My father just passed way and I and my sister are planning to run the company as co-Presidents.
How common are siblings leading companies as a co-CEO's? Is that practicable?
Co-presidents are rare in corporate America. They have worked in some family businesses with a fair amount of difficulty, usually when the relationships are quite positive and each has a clear niche or area of responsibility. For example, in some small companies, one may focus on internal operations and the other on sales and marketing. I prefer to offer an objective assessment of the two candidates, using an inventory such as the Devine Inventory, which measures 33 business competencies compared to business leaders across the country, and other objective tools. Then the one who demonstrates administrative/executive skills can manage the home office, while the one with the sales personality can focus on generating new business. If the appointment of co-presidents represents an effort to avoid family conflict, good luck. Most businesses in today's economy need the most competent leadership available to succeed. As the business grows, bankers, employees and customers will expect there to be one leader who signs on the dotted line. If you insist on trying this, set up a term of office within 2-3 years, so outcomes can be reviewed by objective measurements.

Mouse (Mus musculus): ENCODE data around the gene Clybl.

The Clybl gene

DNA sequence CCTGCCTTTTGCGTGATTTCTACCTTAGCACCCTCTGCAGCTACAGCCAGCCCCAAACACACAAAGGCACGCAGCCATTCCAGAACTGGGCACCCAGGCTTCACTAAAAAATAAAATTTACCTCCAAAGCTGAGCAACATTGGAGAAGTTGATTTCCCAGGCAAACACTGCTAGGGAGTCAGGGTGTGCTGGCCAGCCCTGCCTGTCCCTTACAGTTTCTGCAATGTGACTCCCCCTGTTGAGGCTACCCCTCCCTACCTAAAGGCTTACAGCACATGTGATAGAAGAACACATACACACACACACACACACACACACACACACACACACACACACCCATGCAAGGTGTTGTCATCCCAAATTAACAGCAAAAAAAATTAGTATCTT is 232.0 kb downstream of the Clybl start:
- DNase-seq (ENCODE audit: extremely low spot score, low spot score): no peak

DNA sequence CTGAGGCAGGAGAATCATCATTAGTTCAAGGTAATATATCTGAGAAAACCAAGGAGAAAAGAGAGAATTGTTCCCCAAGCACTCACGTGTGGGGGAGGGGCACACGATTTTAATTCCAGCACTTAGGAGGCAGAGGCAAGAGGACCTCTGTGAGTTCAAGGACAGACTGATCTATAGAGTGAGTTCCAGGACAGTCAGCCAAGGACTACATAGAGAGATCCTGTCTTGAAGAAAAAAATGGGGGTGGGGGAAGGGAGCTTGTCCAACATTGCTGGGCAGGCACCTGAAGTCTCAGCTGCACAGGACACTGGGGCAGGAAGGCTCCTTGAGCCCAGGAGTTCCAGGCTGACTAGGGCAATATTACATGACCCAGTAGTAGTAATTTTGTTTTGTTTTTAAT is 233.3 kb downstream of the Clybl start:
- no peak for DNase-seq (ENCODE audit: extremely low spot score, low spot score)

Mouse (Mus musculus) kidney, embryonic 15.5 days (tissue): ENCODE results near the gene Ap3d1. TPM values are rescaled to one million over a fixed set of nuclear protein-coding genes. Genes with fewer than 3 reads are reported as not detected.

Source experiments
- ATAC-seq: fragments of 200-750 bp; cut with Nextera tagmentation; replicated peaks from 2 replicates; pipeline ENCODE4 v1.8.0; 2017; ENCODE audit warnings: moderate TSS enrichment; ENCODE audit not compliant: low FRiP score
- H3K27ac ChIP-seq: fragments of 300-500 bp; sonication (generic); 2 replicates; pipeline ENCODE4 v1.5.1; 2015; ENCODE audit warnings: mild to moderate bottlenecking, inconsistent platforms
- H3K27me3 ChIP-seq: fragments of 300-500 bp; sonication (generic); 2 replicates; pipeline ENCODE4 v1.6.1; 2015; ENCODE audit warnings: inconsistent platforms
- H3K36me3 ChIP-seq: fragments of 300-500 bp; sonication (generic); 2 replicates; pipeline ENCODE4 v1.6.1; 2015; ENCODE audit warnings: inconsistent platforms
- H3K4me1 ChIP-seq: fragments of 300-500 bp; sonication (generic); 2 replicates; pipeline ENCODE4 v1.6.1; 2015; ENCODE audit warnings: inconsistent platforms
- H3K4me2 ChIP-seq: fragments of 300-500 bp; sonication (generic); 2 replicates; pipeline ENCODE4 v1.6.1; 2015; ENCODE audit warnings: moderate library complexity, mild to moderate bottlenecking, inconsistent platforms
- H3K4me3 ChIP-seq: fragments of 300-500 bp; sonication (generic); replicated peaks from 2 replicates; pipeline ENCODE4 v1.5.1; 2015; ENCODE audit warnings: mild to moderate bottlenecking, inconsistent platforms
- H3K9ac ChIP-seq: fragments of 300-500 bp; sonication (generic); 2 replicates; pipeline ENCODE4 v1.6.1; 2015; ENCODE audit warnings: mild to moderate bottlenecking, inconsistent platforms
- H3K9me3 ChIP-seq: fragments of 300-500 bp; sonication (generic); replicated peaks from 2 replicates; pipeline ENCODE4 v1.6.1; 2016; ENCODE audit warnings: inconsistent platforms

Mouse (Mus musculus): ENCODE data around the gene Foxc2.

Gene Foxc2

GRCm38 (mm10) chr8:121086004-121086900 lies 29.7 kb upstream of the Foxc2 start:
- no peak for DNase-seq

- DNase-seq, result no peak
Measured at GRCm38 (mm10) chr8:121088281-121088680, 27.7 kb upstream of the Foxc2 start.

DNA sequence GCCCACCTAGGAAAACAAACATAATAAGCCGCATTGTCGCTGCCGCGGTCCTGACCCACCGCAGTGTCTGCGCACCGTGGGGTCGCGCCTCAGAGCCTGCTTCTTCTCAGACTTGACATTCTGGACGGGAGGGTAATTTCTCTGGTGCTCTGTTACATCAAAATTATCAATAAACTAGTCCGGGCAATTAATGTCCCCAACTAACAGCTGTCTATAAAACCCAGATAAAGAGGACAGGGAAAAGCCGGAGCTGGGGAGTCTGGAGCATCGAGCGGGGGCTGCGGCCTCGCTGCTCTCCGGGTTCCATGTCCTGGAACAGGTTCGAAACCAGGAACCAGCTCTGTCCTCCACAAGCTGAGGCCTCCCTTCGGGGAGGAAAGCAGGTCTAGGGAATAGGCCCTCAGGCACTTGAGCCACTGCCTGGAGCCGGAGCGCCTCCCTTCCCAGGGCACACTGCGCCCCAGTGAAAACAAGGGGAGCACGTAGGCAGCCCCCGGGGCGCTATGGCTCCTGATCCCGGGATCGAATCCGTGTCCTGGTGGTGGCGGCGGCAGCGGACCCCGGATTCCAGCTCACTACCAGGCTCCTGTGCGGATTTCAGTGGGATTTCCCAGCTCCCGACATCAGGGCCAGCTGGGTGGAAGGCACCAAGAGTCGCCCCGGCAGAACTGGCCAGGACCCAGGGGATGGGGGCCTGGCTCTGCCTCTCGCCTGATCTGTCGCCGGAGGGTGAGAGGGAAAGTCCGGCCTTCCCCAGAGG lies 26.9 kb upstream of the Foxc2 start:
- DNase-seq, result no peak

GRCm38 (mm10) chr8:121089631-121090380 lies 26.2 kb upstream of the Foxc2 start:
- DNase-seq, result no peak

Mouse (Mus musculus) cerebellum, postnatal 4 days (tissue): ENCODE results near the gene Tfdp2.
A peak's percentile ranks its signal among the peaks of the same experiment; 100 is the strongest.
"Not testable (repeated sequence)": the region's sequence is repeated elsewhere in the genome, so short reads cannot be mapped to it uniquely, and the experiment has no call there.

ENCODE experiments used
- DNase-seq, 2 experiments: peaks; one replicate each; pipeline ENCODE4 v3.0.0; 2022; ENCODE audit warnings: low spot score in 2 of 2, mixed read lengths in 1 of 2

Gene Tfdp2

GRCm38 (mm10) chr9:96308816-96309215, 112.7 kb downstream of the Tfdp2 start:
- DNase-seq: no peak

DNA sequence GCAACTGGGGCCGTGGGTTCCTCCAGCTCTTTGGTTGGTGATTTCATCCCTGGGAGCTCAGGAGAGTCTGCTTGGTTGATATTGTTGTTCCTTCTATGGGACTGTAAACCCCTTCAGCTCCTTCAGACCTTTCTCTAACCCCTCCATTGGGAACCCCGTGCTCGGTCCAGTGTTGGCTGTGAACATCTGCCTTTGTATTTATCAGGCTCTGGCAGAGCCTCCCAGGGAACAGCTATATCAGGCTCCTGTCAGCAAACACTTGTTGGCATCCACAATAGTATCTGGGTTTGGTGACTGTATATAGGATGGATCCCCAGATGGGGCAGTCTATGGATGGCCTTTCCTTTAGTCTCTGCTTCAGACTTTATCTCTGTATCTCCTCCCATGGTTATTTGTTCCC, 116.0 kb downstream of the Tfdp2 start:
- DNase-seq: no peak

Ellen Frankenberg, Ph.D.
The Frankenberg Group
800 Compton Road Suite 27
Cincinnati, Ohio 45231